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The Stanley Cup
One of the oldest trophies in all of sports, the Stanley Cup is the most sought-after prize in all of professional hockey.
In the late 1880s, Lord Stanley of Preston was appointed Governor General of Canada by Queen Victoria. Upon first seeing hockey played at the Montreal Winter Carnival in 1889, he and his family quickly became fans of the sport. In 1892, after much persuasion by his sons Arthur and Algernon, Lord Stanley revealed a desire to create a challenge cup, for which he would donate the trophy, to determine a true champion and encourage uniform rules. In the months following, he spent $48.67 on a decorative punch bowl from G.R. Collis and Company, commissioning the silversmith to engrave “Dominion Hockey Challenge Cup” on one side of the rim and “From Stanley of Preston” on the other.
After creating a series of rules, including those stating that winners should return the Stanley Cup in good order each year; the trophy began its ascent to the top of hockey lore when it was handed out to the Montreal Hockey Club in 1893. A collection of teams, both amateur and professional, won the Challenge Cup over the years – but the division between paid and unpaid athletes became official with the creation of the Allan Cup for amateur hockey in 1908. From then on, the more prestigious Stanley Cup reflected the higher standing of professional leagues for another 18 years.
In 1926, when the Western Hockey League folded, the NHL no longer had a second organization to share the Stanley Cup with. Still, it was another two decades before the league regulations claimed the trophy as sole property of the NHL. Since then, it has been awarded every year except 2005, when a labor issue between players and ownership shut the sport down for an entire season.
Perhaps due to its age, the Stanley Cup is associated with a wide number of traditions. The oldest, according to most experts, dates to the 1896 Winnipeg Victorias, who were the first to drink champagne from the bowl during post-victory celebrations. Further, the winning captain has skated a lap holding the trophy overhead since the 1950s – reportedly at first so the fans could get a good view of it – and, more recently, players and staff have been allowed to have it to themselves for an entire day. Some have baptized children in the bowl, while two players (Clark Gillies and Sean O’Donnell, in separate seasons) have given their dogs the privilege of eating from it.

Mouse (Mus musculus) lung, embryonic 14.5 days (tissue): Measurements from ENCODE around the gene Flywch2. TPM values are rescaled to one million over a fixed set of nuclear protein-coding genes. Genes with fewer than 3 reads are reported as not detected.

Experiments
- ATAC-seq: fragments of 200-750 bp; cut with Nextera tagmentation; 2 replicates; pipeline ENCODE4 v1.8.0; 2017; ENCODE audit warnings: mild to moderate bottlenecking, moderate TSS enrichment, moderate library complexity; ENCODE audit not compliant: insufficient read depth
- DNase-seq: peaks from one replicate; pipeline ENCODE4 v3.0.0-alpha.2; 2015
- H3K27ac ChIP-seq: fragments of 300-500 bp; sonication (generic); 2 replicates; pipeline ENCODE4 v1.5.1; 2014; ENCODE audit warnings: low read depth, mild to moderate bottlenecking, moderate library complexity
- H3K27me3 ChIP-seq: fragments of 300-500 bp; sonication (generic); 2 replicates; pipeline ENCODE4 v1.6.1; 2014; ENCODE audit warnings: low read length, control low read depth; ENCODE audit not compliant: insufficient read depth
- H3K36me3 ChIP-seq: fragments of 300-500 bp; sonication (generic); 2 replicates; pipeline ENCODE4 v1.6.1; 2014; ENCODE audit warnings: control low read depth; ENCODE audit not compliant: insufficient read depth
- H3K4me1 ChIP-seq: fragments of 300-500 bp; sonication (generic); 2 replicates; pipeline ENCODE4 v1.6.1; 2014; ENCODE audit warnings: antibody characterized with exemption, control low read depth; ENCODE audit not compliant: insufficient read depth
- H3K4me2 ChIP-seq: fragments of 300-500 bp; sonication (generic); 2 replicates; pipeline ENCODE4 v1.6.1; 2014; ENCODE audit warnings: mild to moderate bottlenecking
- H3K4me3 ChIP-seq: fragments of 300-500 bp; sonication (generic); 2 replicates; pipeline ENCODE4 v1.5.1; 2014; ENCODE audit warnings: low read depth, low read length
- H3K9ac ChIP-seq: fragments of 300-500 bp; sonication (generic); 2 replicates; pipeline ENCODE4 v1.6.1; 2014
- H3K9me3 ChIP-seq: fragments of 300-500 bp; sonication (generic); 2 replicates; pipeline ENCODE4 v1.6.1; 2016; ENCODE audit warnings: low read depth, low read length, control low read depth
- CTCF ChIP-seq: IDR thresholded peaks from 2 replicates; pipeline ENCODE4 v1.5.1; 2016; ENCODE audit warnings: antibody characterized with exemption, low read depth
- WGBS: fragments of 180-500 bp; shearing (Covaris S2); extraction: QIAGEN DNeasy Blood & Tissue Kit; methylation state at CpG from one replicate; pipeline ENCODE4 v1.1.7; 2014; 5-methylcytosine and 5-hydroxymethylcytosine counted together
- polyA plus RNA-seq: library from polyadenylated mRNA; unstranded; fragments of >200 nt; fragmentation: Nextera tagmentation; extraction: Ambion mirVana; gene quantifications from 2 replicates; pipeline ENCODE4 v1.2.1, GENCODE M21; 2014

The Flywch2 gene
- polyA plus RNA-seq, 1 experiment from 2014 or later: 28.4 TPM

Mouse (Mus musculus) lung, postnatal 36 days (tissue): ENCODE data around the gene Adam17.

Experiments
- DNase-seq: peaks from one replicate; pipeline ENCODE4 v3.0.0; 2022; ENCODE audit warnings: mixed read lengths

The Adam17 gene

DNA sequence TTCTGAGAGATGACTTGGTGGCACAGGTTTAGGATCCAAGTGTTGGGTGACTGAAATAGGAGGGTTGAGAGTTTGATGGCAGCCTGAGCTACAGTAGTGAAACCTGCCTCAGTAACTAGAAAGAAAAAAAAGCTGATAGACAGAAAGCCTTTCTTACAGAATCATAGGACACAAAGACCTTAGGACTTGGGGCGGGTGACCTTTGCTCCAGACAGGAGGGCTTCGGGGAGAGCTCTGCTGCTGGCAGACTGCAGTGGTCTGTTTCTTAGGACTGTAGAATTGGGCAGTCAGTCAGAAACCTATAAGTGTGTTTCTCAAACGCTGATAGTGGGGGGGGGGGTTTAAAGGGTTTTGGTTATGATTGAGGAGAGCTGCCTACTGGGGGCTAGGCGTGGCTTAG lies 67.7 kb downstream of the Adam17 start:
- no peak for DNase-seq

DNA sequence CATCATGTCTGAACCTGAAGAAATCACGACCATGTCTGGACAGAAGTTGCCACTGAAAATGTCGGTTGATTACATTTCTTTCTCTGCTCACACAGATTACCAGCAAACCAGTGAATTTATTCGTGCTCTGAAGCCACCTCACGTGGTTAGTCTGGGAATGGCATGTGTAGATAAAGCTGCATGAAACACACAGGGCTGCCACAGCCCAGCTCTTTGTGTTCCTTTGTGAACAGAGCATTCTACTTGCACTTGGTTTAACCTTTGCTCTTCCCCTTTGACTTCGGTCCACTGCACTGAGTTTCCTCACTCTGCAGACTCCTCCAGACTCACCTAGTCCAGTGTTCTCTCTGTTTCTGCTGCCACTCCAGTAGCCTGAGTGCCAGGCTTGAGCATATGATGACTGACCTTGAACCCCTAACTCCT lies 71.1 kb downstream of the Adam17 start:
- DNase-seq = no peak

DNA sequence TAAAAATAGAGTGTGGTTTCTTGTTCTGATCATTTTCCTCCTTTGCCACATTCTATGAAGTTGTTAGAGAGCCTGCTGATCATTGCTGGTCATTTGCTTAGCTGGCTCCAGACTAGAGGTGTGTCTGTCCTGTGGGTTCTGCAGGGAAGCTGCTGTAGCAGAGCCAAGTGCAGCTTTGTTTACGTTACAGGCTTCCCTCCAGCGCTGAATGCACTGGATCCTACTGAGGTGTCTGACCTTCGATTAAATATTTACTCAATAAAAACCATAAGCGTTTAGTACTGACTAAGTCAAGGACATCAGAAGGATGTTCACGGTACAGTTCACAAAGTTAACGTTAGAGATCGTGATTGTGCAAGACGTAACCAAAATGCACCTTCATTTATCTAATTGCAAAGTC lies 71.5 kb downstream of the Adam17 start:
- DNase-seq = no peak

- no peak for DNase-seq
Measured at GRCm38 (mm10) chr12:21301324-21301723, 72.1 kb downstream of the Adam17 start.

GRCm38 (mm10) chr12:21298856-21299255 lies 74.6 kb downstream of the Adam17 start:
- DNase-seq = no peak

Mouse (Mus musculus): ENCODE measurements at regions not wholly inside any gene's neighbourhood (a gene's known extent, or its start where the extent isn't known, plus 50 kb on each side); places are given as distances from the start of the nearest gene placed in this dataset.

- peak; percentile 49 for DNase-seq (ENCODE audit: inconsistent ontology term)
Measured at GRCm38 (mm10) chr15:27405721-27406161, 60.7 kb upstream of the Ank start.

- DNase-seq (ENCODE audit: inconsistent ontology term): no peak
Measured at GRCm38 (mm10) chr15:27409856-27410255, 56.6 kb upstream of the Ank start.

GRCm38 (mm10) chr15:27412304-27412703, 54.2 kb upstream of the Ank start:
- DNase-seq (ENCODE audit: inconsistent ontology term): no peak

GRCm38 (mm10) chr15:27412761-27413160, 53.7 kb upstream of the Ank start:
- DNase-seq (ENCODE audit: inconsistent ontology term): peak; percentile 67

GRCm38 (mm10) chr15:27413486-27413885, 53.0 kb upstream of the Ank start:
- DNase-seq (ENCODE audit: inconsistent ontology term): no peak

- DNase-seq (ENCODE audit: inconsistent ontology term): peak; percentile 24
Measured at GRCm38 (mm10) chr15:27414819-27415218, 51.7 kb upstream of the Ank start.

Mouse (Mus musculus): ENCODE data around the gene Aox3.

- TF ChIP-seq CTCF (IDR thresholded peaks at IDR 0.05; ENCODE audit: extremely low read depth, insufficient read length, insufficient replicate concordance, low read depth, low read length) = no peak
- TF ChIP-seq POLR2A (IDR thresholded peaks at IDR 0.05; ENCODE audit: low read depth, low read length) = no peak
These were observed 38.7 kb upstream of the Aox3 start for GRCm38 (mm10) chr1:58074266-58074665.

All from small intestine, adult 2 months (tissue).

Montreal Canadiens (1956-60)
Just as the Stanley Cup was beginning to truly symbolize excellence to the casual spectator, this group of Canadiens swept to five straight triumphs on the strength of Maurice “The Rocket” Richard. One of the most prolific scorers in NHL history, he led a slick passing game that scored in bunches. For many, the leadership of Toe Blake, who took over prior to the 1955-56 season, is the reason the Habs won nearly a quarter of their championships under his stewardship.
Montreal Canadiens (1976-79)
Two decades later, the quick-skating Jacques Lemaire became took on Richard’s title as the tough star pulling the strings for Les Canadiens. Masterfully slinging the puck between his wings, particularly to the highly-productive Guy Lafleur, he would later become one of three men to win the Stanley Cup as both player and coach.
New York Islanders (1980-84)
Hockey in the late 1970s and 1980s featured a few truly dominant teams, this being the second of three. Known for solid play in the offensive third and tight defense cutting off passing lanes at the other end. Led by captain Denis Potvin, the Isles frequently scored three or more goals during Stanley Cup Finals games during hockey’s most open era. Finishing with four championships followed by a runners-up finish to the next group of conquerors, the Edmonton Oilers, they are the blue-and-orange sandwich between Canadian dynasties.
Edmonton Oilers (1983-90)
The backbone of these squads reads like a Who’s Who in hockey history. The hard-working Marc Messier ran through the center with a fast and free-scoring wing by the name of Wayne Gretzky while Paul Coffey hammered opposing attackers along the back line. Winning five of seven Stanley Cups and finishing as runners-up once, they are considered by some to be the last great dynasty in NHL history.
Montreal Canadiens (24)
Toronto Maple Leafs (13)
Detroit Red Wings (11)
Boston Bruins (6)
Edmonton Oilers (5)